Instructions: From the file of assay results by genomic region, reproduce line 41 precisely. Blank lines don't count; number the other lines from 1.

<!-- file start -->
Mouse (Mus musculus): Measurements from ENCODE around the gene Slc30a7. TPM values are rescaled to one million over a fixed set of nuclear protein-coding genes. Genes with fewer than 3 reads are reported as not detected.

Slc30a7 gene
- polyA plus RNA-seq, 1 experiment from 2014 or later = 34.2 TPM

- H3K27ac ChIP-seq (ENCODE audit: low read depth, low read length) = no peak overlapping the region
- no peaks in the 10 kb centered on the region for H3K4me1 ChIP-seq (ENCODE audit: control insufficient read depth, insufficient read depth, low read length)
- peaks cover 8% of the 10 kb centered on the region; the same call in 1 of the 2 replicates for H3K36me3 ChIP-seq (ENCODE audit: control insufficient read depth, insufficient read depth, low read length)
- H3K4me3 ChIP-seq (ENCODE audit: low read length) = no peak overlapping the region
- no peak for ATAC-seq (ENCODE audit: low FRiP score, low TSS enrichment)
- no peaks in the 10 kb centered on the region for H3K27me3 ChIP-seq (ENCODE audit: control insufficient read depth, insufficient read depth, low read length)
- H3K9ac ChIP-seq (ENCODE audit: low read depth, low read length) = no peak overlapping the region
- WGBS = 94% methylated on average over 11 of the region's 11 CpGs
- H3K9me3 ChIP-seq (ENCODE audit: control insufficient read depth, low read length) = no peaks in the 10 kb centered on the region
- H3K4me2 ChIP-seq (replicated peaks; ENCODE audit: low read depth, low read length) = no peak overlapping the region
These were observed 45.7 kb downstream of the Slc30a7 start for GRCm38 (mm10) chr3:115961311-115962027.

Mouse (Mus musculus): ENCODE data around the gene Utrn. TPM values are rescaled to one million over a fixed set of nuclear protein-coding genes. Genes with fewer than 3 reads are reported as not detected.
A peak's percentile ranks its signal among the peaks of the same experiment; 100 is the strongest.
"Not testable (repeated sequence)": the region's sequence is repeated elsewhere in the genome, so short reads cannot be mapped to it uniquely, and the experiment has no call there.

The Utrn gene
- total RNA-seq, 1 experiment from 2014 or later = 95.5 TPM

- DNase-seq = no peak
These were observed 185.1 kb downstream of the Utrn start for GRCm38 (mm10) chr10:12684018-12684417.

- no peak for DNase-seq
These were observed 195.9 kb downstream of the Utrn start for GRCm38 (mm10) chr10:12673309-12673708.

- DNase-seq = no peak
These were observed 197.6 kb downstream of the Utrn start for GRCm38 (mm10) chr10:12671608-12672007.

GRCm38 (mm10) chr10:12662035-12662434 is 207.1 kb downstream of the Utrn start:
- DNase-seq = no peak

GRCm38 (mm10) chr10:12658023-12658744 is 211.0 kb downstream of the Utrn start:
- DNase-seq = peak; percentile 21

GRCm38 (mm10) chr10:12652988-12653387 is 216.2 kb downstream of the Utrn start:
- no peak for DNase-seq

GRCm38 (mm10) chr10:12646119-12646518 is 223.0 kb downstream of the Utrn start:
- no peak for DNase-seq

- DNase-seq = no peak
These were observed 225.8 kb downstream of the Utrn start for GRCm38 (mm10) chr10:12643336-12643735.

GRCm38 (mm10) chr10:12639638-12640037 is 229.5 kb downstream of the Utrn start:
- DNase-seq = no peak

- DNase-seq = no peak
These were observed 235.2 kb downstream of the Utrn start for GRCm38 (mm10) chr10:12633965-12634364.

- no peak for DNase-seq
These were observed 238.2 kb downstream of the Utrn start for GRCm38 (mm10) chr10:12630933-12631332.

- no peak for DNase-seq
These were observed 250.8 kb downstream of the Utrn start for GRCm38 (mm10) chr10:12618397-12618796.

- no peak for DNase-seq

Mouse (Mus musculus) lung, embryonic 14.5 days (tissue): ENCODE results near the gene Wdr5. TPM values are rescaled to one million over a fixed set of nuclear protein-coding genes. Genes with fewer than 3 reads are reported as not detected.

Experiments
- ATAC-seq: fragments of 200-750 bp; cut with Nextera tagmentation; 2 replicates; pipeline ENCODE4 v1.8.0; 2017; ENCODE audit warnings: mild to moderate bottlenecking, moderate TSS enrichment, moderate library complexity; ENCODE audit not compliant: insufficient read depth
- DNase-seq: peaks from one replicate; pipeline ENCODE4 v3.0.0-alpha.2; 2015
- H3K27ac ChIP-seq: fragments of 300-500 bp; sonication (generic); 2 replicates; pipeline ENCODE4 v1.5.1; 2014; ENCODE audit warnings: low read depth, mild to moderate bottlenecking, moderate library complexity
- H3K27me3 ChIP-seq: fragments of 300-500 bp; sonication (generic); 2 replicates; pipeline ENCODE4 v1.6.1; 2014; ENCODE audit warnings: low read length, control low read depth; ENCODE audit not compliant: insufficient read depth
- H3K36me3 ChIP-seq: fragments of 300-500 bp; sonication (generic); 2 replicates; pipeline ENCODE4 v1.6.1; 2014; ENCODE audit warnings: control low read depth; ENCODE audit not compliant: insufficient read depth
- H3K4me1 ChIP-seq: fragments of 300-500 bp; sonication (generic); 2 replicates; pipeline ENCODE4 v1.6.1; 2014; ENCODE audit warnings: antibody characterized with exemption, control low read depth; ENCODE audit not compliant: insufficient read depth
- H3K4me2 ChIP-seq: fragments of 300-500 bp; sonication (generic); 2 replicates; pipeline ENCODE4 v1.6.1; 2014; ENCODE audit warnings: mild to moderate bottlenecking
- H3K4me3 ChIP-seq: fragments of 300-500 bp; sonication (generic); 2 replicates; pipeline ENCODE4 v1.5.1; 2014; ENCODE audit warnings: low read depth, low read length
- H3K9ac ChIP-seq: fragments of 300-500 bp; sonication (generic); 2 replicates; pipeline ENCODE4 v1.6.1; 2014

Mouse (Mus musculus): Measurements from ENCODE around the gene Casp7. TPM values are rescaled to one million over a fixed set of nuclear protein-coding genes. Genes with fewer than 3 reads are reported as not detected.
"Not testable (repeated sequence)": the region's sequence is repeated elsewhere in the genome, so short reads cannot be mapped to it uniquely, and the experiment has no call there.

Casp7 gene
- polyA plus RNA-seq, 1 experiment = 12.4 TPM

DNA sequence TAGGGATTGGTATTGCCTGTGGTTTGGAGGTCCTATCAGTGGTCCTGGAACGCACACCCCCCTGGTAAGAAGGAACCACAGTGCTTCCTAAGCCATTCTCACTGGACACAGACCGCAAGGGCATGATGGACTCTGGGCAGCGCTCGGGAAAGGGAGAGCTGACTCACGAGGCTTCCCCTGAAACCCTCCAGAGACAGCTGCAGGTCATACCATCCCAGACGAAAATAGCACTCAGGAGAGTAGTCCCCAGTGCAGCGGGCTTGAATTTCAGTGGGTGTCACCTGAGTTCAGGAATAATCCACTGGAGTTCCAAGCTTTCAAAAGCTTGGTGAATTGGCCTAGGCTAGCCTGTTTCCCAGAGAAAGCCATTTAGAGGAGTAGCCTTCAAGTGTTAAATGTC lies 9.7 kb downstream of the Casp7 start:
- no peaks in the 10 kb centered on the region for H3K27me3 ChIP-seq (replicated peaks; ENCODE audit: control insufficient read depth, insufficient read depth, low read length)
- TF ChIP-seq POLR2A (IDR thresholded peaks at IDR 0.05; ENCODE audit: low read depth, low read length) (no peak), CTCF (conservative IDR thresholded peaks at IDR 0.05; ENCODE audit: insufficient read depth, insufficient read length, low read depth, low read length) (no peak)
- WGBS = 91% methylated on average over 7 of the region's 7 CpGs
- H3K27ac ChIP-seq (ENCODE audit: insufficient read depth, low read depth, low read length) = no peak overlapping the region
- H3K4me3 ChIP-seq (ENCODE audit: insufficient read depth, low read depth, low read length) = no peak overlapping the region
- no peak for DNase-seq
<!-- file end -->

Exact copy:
These were observed 238.2 kb downstream of the Utrn start for GRCm38 (mm10) chr10:12630933-12631332.